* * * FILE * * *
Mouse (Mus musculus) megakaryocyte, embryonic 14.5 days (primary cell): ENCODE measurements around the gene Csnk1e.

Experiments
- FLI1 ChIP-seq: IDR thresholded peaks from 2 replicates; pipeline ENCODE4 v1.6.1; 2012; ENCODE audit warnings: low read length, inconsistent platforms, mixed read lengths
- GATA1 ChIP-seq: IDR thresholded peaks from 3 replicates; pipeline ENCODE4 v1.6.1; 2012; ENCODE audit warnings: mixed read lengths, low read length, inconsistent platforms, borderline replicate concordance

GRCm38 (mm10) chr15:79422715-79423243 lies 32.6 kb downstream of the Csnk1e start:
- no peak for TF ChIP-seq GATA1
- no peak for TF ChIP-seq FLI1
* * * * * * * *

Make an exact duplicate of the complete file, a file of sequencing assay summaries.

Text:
Mouse (Mus musculus) megakaryocyte, embryonic 14.5 days (primary cell): ENCODE measurements around the gene Csnk1e.

Experiments
- FLI1 ChIP-seq: IDR thresholded peaks from 2 replicates; pipeline ENCODE4 v1.6.1; 2012; ENCODE audit warnings: low read length, inconsistent platforms, mixed read lengths
- GATA1 ChIP-seq: IDR thresholded peaks from 3 replicates; pipeline ENCODE4 v1.6.1; 2012; ENCODE audit warnings: mixed read lengths, low read length, inconsistent platforms, borderline replicate concordance

GRCm38 (mm10) chr15:79422715-79423243 lies 32.6 kb downstream of the Csnk1e start:
- no peak for TF ChIP-seq GATA1
- no peak for TF ChIP-seq FLI1